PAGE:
It's not exactly rocket science – when building a wind farm, look for a site that is, well, quite windy. But more than half of Britain’s wind farms are operating at less than 25 per cent capacity. In England, the figure rises to 70 per cent of onshore developments, research shows.
Experts say that over-generous subsidies mean hundreds of turbines are going up on sites that are simply not breezy enough. Britain’s most feeble wind farm is in Blyth Harbour in Northumberland, where the nine turbines lining the East Pier reach a meagre 4.9 per cent of their capacity.
Another at Chelker reservoir in North Yorkshire operates at only 5.3 per cent of its potential, the analysis of 2009 figures provided by energy regulator Ofgem found. The ten turbines at Burton Wold in Northamptonshire have been running for just three years, but achieved only 19 per cent capacity. Europe’s biggest wind farm, Whitelee, near Glasgow, boasts 140 turbines. But last year they ran at less than a quarter of their capacity.
The revelation that so many wind farms are under-performing will be of interest to those who argue that they are simply expensive eyesores.
Michael Jefferson, the professor of international business and sustainability who carried out the analysis, says financial incentives designed to help Britain meet green energy targets are encouraging firms to site their developments badly. Under the controversial Renewable Obligation scheme, British consumers pay £1billion a year in their fuel bills to subsidise the drive towards renewable energy.
Turbines operating well under capacity are still doing well out of the scheme, but Professor Jefferson, of the London Metropolitan Business School, wants the cash to be reserved for the windiest sites. He said: ‘There is a political motivation to drive non-fossil fuel energy, which I very much respect, but we need more focus.’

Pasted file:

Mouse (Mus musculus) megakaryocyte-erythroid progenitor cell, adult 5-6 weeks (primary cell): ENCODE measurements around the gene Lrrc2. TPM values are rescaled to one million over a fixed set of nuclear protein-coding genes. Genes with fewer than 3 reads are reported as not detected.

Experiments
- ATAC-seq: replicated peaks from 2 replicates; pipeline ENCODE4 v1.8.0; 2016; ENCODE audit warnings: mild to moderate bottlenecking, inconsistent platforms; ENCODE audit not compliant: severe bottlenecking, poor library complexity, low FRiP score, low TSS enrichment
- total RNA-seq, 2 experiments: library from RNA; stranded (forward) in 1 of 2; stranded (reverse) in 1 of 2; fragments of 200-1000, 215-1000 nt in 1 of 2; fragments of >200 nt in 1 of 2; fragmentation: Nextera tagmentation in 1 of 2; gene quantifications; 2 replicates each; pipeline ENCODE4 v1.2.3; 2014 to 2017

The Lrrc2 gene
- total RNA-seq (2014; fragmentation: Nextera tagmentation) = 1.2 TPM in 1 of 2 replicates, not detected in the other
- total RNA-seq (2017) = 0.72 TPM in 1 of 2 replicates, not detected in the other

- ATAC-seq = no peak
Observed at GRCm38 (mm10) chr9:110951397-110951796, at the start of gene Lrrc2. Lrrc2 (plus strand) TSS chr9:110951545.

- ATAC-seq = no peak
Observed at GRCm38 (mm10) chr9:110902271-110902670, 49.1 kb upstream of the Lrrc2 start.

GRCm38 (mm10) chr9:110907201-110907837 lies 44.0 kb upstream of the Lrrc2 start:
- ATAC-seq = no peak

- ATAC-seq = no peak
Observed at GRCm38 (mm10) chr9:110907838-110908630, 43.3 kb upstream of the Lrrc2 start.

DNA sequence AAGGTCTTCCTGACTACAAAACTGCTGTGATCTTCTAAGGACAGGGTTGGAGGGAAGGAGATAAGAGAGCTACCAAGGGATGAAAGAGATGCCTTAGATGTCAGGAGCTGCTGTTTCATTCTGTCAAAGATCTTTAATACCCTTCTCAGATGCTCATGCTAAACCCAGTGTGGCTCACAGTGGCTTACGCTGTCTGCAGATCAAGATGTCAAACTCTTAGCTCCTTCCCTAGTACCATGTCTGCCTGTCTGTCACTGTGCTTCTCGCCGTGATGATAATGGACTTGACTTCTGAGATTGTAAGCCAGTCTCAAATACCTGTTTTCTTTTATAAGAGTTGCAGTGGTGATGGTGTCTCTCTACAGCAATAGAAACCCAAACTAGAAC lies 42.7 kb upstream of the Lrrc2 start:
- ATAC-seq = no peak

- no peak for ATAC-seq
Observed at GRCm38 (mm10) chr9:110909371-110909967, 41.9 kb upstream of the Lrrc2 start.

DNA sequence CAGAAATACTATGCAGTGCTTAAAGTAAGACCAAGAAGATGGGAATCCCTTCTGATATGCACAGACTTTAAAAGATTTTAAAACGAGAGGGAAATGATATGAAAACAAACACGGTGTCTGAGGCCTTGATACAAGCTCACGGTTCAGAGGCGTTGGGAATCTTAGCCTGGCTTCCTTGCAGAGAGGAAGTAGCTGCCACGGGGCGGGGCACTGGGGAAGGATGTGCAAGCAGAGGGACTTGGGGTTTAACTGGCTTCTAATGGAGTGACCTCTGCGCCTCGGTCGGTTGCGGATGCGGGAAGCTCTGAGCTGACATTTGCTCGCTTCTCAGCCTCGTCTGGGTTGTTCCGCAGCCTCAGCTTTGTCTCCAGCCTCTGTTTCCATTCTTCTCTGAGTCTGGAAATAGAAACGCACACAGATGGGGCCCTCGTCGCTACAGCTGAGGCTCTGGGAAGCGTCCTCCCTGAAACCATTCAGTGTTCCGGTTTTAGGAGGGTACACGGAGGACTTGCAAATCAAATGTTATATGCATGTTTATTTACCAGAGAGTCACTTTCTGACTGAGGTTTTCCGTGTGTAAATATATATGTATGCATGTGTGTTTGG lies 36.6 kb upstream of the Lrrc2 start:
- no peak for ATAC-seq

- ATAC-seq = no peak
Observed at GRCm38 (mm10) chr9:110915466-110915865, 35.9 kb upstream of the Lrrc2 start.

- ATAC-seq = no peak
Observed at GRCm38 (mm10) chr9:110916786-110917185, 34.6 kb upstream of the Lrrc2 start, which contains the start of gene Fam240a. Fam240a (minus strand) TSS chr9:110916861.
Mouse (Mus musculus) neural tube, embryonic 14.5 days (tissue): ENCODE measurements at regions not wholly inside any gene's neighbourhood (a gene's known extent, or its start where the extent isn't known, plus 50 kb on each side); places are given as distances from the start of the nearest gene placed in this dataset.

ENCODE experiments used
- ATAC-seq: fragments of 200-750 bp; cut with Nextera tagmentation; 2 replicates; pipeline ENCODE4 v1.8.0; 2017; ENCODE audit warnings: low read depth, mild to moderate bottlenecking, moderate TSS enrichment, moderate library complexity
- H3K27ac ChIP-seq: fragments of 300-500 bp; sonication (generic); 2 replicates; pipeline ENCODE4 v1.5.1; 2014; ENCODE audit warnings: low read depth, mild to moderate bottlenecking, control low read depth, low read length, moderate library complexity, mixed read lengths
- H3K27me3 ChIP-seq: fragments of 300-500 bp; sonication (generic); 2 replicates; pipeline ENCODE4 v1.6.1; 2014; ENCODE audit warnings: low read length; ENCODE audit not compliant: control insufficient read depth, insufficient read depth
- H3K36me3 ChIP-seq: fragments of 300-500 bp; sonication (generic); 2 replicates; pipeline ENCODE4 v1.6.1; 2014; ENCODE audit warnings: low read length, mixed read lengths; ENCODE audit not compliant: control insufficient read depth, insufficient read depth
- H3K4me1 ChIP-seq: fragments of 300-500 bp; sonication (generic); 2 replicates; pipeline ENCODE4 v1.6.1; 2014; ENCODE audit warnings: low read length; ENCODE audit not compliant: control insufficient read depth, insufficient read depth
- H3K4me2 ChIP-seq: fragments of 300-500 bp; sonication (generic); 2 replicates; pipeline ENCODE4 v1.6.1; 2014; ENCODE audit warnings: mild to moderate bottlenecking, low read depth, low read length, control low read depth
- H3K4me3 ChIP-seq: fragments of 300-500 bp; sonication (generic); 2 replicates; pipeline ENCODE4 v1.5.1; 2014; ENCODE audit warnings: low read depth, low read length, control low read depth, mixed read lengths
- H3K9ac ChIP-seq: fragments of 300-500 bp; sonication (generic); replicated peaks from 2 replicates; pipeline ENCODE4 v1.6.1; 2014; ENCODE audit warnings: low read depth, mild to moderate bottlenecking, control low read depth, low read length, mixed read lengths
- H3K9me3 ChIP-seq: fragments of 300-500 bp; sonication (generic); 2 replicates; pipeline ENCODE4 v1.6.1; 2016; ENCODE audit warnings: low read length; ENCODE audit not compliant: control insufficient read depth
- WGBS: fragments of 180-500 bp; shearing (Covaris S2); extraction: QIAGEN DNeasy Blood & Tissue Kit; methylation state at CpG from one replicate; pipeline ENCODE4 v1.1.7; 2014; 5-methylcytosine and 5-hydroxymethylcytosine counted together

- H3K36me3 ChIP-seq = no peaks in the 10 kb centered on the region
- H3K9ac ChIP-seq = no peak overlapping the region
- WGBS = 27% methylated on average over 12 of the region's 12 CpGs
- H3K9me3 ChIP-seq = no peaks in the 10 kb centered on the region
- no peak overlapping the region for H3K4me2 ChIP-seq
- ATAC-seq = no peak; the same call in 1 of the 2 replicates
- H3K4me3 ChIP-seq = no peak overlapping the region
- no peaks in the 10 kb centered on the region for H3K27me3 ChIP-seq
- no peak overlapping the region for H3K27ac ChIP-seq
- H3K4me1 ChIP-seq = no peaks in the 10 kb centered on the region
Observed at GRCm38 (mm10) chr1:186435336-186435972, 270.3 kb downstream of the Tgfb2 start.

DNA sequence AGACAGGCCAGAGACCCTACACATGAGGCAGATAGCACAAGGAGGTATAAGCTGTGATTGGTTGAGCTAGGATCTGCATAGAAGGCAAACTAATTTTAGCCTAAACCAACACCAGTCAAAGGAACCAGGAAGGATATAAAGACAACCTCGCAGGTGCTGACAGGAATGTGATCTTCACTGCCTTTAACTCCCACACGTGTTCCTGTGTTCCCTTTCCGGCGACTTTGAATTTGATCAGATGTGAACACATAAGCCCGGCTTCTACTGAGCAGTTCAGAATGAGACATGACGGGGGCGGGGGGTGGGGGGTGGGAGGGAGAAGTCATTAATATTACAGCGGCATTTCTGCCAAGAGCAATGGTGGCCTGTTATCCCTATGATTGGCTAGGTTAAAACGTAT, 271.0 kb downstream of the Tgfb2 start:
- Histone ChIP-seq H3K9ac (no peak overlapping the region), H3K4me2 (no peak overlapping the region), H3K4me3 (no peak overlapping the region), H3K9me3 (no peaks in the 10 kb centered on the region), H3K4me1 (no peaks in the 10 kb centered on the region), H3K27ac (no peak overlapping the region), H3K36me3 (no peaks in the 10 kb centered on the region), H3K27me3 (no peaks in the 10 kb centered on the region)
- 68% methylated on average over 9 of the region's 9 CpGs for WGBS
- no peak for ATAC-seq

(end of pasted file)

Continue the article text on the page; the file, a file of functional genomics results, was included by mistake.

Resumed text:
He suggests that the full subsidy be restricted to turbines which achieve capacity of 30 per cent or more – managed by just eight of England’s 104 on-shore wind farms last year. Those that fall below 25 per cent should not be eligible for any subsidy. Professor Jefferson said: ‘That would focus the mind to put them in a sensible place.’
Britain has 2,906 wind turbines spread over 264 sites. But a further 7,000 are planned for the next 12 years to meet European targets on cutting greenhouse gas emissions.
Nick Medic, of Renewable UK, which represents the wind industry, said talk of efficiency was ‘unhelpful’. He added: ‘Other types of energy, from hydro to nuclear, operate at 50 per cent efficiency at best due to factors including maintenance shut downs and fluctuating demands.’
180 degree turn: Now global warming causes FEWER hurricanes!
The plain fact is that it's all speculation
Recent research shows that the color of the ocean can have a big influence on the occurence of hurricanes -- the greener the ocean, the more hurricanes. And that's a good thing. The ocean's tint comes from the presence of chlorophyll, the green pigment in phytoplankton that helps the organisms convert sunlight into food, and thus forms the foundation of the oceanic food chain, as well as a prime environment for hurricanes. However, as we recently pointed out in another study, warming temperatures of the oceans are having a negative impact on phytoplankton populations, which have dropped 40% over the last 60 years. And that means fewer hurricanes as well.
According to a press release from the American Geophysical Union, "In a simulation of such a change [in color of the ocean] in one region of the North Pacific, the study finds that hurricane formation decreases by 70 percent. That would be a big drop for a region that accounts for more than half the world's reported hurricane-force winds."
Anand Gnanadesikan, a researcher with the National Oceanic and Atmospheric Administration's Geophysical Fluid Dynamics Laboratory in Princeton, New Jersey, and his team are publishing the study in the next issue of Geophysical Research Letters. They describe how a decrease in chlorophyll concentration, and thus a drop in the greenish hue of the ocean, directly causes a drop in the formation of hurricanes in that area.